SCOR­PION RALLY TIRES

FOR AD­VEN­TURE BIKES $125.54–$196.74 FRONT $145.58–$216.74 REAR

Dirt Rider - - Tested - —Seiji Ishii

Ad­ven­ture bikes place in­cred­i­bly wide de­mands on tires—road and off-road miles, both loaded with gear and un­loaded. Wear and dura­bil­ity are real concerns for those on ex­tended trips in far-off lands where re­place­ments may be im­pos­si­ble to ob­tain. Pirelli ad­dresses th­ese needs with its Dot-ap­proved Scor­pion Rally tires.

The most no­tice­able thing on the Scor­pion Rally rear tire is the short­ness of the cen­ter knobs (11mm tall) com­pared to other rear rally tires. The rear tire ex­cels in softer ter­rain and per­forms bet­ter in mud than other ad­ven­ture-bike-tar­geted tires. Sand and loamy dirt are what this tire wants to eat, ea­gerly dig­ging in dur­ing both ac­cel­er­a­tion and brak­ing. Putting the tire on edge in the soft stuff also yields great re­sults.

Un­for­tu­nately, as good as the rear tire per­forms in th­ese con­di­tions, it strug­gles on hard­packed dirt and gravel. Hard-based dirt roads with gravel on top ex­poses the weak­nesses of this tire, the rear want­ing to slide side­ways when de­cel­er­at­ing, even without the use of brakes. The tire also drifts side­ways un­der ac­cel­er­a­tion and spins on the cen­ter knobs if start­ing from a stand­still on rock slabs. Air­ing down to the mid-20 psi range does help but also raises fears of pinch flat­ting a tube. High­way man­ners of the Scor­pion Rally rear tire are fine, but when loaded with travel gear, the cen­ter knobs vis­i­bly wear quickly (a lot of this due to the shorter start­ing point). Wet roads re­quired cau­tion as the feel be­came vague, es­pe­cially un­der brak­ing.

The Scor­pion Rally front tire was a wel­come rev­e­la­tion, per­form­ing well in all types of ter­rain. Al­though no per­for­mance area was spec­tac­u­lar, it worked well across a myr­iad of con­di­tions en­coun­tered while ad­ven­ture rid­ing. Hard­pack, gravel, sand, loam, and even mud didn’t deter this front tire, al­ways feel­ing pre­dictable. Both straight-line brak­ing and trail brak­ing are de­void of any sur­prises. Ag­gres­sive lean an­gles (for an ad­ven­ture bike) can push the front, and the break­ing point is abrupt, but th­ese sit­u­a­tions on an ad­ven­ture ride are rare. Tar­mac man­ners were in line with min­i­mal squirm­ing, but sim­i­lar to the rear Scor­pion Rally, wet­ness di­min­ished road feel both dur­ing brak­ing and on lean.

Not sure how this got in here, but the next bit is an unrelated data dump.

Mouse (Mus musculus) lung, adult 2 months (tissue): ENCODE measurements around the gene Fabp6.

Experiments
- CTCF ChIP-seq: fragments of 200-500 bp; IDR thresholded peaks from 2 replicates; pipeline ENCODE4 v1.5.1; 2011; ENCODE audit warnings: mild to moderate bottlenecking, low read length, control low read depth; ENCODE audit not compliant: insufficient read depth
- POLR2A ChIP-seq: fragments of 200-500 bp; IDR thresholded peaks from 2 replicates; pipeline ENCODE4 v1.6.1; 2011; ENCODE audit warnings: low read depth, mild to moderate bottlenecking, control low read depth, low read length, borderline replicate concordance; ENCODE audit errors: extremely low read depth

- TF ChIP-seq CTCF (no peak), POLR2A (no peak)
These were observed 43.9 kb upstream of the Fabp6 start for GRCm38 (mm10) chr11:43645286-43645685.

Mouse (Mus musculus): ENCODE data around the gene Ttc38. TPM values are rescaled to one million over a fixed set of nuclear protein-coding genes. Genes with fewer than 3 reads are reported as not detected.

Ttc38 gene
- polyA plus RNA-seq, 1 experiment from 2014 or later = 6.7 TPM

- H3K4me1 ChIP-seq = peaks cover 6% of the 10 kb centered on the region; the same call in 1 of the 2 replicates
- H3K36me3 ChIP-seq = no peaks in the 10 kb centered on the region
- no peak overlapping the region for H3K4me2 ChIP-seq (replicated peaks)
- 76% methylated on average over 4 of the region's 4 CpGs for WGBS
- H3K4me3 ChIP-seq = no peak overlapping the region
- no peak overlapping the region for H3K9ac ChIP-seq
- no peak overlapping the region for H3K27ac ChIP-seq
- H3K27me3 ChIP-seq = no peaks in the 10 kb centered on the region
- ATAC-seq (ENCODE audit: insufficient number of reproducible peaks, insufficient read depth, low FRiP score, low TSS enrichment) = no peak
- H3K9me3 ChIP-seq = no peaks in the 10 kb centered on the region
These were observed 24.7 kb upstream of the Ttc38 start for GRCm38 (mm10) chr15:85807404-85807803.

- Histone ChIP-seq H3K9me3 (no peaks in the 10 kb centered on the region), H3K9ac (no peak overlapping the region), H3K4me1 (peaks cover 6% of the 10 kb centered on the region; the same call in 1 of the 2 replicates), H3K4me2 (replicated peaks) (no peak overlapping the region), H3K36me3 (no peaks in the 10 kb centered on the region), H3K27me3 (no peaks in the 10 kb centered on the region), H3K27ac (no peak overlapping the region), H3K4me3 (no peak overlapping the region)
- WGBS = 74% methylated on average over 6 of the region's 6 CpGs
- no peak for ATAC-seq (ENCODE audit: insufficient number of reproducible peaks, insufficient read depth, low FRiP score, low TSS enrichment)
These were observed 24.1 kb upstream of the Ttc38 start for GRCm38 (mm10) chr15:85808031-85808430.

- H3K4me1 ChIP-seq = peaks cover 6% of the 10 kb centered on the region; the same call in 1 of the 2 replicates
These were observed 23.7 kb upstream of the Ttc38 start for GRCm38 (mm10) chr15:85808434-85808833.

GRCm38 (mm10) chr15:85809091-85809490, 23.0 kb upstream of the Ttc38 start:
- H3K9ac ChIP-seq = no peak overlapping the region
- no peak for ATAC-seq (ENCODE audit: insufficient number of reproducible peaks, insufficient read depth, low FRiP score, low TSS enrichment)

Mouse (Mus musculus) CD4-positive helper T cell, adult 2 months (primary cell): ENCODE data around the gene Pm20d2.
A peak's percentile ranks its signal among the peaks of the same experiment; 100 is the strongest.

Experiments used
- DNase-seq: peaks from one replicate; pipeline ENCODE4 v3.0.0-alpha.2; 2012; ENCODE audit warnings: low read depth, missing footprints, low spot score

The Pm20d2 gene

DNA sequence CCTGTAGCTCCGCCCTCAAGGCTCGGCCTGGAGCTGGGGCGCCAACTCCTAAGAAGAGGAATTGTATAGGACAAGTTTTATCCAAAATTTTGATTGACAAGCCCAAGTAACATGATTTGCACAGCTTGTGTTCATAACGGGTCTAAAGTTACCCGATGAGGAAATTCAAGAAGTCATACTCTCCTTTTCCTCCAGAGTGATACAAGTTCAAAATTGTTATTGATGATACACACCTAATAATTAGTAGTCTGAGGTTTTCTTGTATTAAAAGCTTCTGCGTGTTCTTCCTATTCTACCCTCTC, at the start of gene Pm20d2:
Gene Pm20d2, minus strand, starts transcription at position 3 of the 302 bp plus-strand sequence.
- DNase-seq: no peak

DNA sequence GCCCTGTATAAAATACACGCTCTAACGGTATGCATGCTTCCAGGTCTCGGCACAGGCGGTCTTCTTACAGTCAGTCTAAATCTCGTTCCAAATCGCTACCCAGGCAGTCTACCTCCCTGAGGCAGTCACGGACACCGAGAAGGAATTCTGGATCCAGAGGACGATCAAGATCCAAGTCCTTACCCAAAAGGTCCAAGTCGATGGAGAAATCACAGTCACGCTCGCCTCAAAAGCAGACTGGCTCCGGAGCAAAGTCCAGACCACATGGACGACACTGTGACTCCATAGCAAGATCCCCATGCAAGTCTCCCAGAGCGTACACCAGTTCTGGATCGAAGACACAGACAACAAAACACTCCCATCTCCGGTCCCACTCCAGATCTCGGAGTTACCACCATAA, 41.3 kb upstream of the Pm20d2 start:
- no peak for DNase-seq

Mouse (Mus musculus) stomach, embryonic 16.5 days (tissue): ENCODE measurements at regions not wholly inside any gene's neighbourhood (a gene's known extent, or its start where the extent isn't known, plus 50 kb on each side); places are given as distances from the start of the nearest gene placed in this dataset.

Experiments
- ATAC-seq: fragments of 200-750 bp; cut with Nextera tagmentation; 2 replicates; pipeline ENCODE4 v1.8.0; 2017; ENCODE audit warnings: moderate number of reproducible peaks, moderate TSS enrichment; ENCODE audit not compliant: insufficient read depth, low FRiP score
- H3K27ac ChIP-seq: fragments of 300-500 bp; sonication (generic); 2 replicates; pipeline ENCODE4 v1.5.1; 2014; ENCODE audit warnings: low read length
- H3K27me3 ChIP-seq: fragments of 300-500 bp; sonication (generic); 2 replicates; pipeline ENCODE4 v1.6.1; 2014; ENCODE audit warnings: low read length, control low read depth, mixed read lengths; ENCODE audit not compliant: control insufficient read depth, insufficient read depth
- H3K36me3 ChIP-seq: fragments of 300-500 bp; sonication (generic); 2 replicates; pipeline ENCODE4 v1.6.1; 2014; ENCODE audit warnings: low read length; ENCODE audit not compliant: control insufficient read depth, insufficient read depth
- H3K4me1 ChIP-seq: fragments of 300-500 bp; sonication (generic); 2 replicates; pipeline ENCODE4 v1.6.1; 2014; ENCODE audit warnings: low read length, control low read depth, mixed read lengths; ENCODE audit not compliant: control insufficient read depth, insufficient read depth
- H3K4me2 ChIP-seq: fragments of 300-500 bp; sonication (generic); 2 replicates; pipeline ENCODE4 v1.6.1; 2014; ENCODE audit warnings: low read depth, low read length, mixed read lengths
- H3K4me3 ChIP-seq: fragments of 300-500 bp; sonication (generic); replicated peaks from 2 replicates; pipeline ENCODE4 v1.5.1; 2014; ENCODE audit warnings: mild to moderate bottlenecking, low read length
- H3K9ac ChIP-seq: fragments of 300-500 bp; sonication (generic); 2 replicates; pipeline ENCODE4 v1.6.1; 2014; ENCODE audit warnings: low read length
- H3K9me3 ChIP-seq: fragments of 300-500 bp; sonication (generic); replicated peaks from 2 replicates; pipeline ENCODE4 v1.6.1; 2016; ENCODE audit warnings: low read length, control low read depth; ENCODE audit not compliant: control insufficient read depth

Nei­ther front nor rear tire suf­fered a punc­ture, side­wall tear, pinch flat, or chunk­ing dur­ing the 2,000-plus-mile, roughly 50/50 dirt and road test­ing pe­riod (photos are at the end of this pe­riod). Test­ing in­cluded both heav­ily loaded multi-day tour­ing and un­loaded day trips. Air pres­sure var­ied from 26 to 35 psi, de­pend­ing on sur­face, ter­rain, and loads. The rear tire cen­ter knobs show the nor­mal quick­est rate of wear; the front tire wear sug­gests that it can eas­ily last through two rears.

The Pirelli Scor­pion Rally is a wel­come ad­di­tion to the Do­tap­proved tires avail­able for the two-wheeled ad­ven­turer. The rear is best suited for those ven­tur­ing out on mostly softer parts of the planet, while the front is a great al­laround choice. PIRELLI.COM OR CON­TACT YOUR LO­CAL DEALER

RATED 80

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